Antinociception induced by acute oral administration of sweet substance in young and adult rodents: The role of endogenous opioid peptides chemical mediators and μ1-opioid receptors
ABSTRACT The present work aimed to investigate the effects of acute sucrose treatment on the perception of painful stimuli. Specifically, we sought to determine the involvement of the endogenous opioid peptide-mediated system as well as the role of the μ(1)-opioid receptor in antinociception organisation induced by acute sucrose intake. Nociception was assessed with the tail-flick test in rats (75, 150 and 250 g) of different ages acutely pre-treated with 500 μL of a sucrose solution (25, 50, 150 and 250 g/L) or tap water. Young and Adult rats (250 g) showed antinociception after treatment with 50 g/L (during 5 min) and 150 g/L and 250 g/L (during 20 min) sucrose solutions. Surprisingly, this antinociception was more consistent in mature adult rodents than in pups. To evaluate the role of opioid systems, mature adult rodents were pre-treated with different doses (0.25, 1 or 4 mg/kg) of the non-selective opioid receptor antagonist naloxone, the selective μ(1)-opioid receptor antagonist naloxonazine or vehicle followed by 250 g/L sucrose solution treatment. Sucrose-induced antinociception was reduced by pre-treatment with both naloxone and naloxonazine. The present findings suggest that sweet substance-induced hypo-analgesia is augmented by increasing sucrose concentrations in young and adult rodents. Acute oral sucrose treatment inhibits pain in laboratory animal by mediating endogenous opioid peptide and μ(1)-opioid receptor actions.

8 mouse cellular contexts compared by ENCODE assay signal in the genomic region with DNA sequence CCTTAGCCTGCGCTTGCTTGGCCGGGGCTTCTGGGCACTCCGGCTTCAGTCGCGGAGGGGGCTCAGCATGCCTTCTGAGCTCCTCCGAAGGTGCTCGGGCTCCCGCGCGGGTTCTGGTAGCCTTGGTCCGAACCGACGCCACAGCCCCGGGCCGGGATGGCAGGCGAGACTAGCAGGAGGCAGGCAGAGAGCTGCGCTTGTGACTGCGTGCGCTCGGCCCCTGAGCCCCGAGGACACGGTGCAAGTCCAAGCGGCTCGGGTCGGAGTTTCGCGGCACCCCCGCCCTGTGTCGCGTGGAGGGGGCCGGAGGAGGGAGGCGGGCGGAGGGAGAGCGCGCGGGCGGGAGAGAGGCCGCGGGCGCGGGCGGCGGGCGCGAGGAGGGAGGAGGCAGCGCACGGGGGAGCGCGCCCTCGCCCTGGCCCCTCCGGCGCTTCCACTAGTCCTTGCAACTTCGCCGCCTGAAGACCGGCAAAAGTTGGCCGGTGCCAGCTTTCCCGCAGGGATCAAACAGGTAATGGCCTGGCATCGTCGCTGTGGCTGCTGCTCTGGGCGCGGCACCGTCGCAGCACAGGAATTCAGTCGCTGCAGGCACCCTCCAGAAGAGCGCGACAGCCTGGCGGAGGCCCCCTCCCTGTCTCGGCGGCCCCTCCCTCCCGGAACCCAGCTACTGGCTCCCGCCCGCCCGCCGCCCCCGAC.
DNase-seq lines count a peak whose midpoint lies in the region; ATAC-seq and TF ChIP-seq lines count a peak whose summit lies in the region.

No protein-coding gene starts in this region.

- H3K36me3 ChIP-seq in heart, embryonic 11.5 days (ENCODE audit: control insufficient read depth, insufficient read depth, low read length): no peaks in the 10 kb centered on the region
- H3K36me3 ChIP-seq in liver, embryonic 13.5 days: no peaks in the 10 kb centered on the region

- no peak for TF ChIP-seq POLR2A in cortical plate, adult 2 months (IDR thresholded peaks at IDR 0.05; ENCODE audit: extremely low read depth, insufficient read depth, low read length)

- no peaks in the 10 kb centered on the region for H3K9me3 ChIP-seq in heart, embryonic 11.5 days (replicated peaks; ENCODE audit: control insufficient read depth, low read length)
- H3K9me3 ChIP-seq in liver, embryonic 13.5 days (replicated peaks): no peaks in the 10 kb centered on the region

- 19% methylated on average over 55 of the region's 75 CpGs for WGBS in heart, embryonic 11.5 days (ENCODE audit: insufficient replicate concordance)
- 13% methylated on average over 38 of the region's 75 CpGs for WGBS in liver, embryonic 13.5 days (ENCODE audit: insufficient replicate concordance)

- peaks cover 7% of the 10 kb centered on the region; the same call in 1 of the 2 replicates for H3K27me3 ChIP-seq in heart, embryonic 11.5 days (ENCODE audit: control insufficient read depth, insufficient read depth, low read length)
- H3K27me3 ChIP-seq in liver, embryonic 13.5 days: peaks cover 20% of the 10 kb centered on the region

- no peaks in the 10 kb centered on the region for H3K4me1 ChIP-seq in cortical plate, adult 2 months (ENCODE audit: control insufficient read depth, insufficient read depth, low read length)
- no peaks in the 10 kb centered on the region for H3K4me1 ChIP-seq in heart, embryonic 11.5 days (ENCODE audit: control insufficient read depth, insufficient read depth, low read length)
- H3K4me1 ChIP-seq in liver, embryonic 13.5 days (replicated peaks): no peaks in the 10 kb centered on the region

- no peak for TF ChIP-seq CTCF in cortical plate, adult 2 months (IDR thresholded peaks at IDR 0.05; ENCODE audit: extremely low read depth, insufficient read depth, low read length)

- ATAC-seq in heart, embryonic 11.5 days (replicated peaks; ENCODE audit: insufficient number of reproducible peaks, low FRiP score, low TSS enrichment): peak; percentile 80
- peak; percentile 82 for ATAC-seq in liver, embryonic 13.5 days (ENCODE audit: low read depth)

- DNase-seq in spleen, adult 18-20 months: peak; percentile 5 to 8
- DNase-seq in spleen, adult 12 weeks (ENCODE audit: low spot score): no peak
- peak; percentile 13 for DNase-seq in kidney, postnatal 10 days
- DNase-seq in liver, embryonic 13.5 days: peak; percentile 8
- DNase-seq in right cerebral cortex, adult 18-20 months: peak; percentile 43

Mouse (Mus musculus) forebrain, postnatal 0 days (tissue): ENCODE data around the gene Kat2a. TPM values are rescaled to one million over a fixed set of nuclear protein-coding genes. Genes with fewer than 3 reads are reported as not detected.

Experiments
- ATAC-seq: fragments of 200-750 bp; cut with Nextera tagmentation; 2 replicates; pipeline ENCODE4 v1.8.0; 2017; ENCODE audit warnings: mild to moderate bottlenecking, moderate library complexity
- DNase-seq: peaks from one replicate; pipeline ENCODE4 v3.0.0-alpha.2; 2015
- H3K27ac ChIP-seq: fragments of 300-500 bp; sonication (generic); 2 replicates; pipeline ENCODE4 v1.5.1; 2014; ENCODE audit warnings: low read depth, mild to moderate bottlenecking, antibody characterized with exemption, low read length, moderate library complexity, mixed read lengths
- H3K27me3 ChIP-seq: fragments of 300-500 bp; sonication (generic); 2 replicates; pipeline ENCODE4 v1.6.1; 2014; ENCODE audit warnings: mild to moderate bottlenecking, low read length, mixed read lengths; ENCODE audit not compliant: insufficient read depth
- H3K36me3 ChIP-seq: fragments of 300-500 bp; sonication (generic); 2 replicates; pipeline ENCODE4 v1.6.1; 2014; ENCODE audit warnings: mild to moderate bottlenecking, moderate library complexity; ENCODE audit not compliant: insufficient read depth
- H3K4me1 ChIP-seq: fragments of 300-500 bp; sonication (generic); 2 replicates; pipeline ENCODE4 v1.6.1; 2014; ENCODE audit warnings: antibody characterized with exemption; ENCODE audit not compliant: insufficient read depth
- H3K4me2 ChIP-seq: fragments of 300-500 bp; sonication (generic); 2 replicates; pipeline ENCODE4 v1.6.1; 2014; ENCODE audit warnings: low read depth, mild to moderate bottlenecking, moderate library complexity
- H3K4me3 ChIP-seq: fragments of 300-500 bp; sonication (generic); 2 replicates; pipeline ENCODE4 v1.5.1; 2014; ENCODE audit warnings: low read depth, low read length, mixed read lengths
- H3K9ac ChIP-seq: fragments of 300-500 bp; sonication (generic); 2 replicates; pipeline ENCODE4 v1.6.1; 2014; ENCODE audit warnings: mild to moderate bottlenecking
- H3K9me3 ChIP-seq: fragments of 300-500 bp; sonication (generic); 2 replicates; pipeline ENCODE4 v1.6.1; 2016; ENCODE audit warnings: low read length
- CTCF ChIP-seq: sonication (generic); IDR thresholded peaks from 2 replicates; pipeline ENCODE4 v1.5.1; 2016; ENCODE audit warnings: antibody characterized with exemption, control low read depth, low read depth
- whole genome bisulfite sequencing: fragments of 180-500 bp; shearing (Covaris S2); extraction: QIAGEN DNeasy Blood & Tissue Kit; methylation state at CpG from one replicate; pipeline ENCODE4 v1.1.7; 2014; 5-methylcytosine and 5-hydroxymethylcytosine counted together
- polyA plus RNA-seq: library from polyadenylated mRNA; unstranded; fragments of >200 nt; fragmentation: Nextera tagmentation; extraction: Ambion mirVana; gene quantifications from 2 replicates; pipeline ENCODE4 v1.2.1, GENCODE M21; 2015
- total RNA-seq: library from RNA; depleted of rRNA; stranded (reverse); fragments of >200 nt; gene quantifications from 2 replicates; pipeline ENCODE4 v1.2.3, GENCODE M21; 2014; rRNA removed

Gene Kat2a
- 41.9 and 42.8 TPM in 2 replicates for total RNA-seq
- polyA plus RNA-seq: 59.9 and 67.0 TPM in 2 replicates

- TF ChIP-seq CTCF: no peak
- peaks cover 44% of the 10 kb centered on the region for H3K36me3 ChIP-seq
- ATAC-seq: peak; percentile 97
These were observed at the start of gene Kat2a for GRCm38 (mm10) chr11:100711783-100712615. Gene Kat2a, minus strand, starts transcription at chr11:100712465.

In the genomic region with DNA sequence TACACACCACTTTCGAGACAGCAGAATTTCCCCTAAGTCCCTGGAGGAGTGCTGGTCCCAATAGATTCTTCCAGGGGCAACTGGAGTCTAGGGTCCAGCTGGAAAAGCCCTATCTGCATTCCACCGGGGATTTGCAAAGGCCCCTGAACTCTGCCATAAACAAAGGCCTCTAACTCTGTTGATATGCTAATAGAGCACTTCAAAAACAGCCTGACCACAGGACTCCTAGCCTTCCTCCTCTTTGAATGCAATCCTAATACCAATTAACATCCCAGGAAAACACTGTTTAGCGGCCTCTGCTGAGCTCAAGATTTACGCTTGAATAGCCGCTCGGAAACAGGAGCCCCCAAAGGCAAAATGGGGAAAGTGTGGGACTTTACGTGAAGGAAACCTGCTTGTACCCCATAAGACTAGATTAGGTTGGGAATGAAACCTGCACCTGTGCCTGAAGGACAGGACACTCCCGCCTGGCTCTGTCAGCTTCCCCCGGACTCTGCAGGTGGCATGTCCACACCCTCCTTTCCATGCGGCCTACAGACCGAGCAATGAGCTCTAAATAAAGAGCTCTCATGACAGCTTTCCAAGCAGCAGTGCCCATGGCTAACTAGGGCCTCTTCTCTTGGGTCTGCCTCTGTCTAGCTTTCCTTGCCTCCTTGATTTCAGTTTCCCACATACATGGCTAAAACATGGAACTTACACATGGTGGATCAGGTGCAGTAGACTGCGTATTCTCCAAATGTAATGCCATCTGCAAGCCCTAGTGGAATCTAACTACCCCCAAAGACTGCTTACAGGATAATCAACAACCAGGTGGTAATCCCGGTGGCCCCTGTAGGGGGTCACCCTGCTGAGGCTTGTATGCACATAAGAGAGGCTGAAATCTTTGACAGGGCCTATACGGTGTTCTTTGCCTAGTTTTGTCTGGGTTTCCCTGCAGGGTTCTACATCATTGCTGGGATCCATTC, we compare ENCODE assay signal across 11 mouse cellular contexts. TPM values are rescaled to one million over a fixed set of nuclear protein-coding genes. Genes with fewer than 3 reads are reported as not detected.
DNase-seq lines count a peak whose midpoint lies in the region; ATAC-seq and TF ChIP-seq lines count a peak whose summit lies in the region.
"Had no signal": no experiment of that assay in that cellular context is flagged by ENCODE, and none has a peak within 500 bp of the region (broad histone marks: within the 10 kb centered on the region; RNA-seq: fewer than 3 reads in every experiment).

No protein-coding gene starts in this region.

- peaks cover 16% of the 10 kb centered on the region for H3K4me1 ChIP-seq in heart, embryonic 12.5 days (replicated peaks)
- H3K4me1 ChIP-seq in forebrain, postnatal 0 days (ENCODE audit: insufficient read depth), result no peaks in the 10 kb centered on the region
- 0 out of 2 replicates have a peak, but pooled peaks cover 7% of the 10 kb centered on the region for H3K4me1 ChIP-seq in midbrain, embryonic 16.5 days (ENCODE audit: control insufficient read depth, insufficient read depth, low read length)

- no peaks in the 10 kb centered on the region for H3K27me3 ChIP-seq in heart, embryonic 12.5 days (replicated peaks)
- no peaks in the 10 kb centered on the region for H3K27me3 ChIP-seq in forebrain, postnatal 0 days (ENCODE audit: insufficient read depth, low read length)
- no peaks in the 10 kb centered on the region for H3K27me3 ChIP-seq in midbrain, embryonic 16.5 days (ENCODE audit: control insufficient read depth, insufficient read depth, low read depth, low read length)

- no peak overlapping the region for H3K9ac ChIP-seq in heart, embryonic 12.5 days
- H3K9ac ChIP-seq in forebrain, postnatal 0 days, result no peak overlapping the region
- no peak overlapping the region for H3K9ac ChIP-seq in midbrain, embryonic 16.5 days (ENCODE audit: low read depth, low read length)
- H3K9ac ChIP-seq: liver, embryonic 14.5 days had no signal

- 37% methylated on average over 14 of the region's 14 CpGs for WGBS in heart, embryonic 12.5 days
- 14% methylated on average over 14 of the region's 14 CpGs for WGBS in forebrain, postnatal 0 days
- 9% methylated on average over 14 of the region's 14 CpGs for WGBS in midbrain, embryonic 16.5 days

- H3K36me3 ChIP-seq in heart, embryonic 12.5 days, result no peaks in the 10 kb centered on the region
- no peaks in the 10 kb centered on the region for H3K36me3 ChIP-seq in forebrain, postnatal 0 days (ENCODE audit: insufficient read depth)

- SourceAvailable from: Norberto Cysne Coimbra[Show abstract] [Hide abstract]
ABSTRACT: Transcutaneous electrical nerve stimulation (TENS) is a non-pharmacological therapy for the treatment of pain. The present work investigated the effect of cannabidiol, naloxone and diazepam in combination with 10Hz and 150Hz TENS. Male Wistar rats were submitted to the tail-flick test (baseline), and each rodent received an acute administration (intraperitoneal) of naloxone (3.0mg/kg), diazepam (1.5mg/kg) or cannabidiol (0.75mg/kg, 1.5mg/kg, 3.0mg/kg, 4.5mg/kg, 6.0mg/kg and 12.0mg/kg); 10min after the acute administration, 10Hz or 150Hz TENS or a sham procedure was performed for 30min. Subsequently, tail-flick measures were recorded over a 90-min period, at 5-min intervals. 10Hz TENS increased the nociceptive threshold during the 90-min period. This antinociceptive effect was reversed by naloxone pre-treatment, was not altered by diazepam pre-treatment and was abolished by cannabidiol pre-treatment (1.5mg/kg). Moreover, 150Hz TENS increased tail-flick latencies by 35min post-treatment, which was partially inhibited by naloxone pre-treatment and totally inhibited by cannabidiol (1.5mg/kg). These data suggest the involvement of the endogenous opioid system and the cannabinoid-mediated neuromodulation of the antinociception induced by transcutaneous electrostimulation at 10Hz and 150Hz TENS.Journal of the Neurological Sciences 09/2014; 347(1-2). DOI:10.1016/j.jns.2014.09.024 · 2.26 Impact Factor